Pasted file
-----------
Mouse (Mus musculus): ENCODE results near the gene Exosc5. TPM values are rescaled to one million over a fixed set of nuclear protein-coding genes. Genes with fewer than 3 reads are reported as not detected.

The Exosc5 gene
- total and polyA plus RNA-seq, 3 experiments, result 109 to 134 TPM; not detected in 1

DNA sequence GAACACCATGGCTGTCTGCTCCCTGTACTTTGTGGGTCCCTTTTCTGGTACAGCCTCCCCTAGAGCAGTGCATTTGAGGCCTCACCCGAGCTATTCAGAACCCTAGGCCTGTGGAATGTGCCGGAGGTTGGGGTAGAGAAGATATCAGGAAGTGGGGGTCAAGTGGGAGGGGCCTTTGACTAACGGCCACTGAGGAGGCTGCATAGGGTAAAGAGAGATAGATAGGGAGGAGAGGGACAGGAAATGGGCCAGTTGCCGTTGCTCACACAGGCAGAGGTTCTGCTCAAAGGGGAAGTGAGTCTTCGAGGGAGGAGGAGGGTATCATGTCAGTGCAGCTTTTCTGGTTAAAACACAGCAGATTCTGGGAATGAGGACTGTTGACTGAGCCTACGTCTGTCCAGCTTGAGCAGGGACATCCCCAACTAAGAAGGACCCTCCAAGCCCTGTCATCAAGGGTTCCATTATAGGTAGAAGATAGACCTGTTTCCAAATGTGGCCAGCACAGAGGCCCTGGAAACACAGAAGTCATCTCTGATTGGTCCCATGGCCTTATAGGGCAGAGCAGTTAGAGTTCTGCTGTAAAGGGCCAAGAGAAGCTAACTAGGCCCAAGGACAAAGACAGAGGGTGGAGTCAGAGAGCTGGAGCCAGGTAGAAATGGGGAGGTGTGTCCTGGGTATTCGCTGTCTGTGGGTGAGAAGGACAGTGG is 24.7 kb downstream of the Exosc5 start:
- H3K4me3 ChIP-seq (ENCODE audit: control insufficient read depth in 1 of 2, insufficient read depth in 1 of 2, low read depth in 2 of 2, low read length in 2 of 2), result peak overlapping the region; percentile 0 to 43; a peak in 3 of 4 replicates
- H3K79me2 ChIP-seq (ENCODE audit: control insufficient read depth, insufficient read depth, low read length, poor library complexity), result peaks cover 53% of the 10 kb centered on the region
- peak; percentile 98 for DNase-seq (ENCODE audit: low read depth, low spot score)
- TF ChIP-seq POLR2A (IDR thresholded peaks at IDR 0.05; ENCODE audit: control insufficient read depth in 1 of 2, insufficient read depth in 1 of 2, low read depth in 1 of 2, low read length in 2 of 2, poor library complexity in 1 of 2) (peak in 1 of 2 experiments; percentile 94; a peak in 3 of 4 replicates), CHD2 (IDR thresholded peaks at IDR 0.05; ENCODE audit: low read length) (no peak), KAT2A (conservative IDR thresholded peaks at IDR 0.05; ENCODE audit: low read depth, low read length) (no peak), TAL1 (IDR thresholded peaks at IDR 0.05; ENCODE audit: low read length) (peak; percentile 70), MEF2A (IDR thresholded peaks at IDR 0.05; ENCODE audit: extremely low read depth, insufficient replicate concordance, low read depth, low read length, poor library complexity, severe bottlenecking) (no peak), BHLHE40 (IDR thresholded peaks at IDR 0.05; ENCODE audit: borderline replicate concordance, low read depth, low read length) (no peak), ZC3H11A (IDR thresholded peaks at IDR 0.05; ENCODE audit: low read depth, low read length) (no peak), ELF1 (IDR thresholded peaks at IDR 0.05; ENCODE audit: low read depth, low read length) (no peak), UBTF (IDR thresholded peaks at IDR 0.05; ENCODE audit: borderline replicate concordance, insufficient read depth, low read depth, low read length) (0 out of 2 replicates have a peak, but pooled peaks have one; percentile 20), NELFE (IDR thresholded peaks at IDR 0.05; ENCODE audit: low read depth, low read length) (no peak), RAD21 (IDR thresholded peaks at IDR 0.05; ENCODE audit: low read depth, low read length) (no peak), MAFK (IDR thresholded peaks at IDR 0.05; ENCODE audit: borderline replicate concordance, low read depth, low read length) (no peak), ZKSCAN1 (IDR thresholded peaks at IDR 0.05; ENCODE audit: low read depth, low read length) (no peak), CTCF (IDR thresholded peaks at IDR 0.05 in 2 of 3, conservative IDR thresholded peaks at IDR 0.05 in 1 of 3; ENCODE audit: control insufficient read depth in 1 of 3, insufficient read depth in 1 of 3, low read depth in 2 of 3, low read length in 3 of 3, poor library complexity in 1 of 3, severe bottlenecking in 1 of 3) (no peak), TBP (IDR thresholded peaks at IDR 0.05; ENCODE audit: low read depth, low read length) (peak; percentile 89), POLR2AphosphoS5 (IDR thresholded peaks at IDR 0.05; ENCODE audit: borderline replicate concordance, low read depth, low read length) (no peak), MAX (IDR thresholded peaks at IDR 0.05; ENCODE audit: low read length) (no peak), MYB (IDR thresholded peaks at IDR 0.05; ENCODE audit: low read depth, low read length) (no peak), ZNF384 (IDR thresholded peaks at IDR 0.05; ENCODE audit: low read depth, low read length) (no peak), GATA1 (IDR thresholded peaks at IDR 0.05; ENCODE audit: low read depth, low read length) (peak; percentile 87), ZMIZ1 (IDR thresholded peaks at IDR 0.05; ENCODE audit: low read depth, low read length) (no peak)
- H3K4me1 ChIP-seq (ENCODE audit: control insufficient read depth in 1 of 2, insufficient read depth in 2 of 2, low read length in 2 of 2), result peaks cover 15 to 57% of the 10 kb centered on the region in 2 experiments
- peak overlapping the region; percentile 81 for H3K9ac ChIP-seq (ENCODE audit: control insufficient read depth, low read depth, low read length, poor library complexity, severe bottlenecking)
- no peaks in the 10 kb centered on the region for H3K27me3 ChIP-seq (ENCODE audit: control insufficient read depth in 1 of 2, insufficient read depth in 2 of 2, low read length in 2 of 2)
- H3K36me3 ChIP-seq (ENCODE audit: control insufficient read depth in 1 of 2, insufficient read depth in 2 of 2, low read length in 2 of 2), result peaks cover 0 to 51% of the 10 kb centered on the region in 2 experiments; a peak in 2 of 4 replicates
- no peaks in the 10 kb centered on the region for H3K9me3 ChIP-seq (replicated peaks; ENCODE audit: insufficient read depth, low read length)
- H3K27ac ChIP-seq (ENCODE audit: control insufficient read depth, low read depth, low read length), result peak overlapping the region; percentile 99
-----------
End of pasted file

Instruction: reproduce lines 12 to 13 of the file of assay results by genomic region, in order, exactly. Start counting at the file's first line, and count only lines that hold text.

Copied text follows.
- H3K36me3 ChIP-seq (ENCODE audit: control insufficient read depth in 1 of 2, insufficient read depth in 2 of 2, low read length in 2 of 2), result peaks cover 0 to 51% of the 10 kb centered on the region in 2 experiments; a peak in 2 of 4 replicates
- no peaks in the 10 kb centered on the region for H3K9me3 ChIP-seq (replicated peaks; ENCODE audit: insufficient read depth, low read length)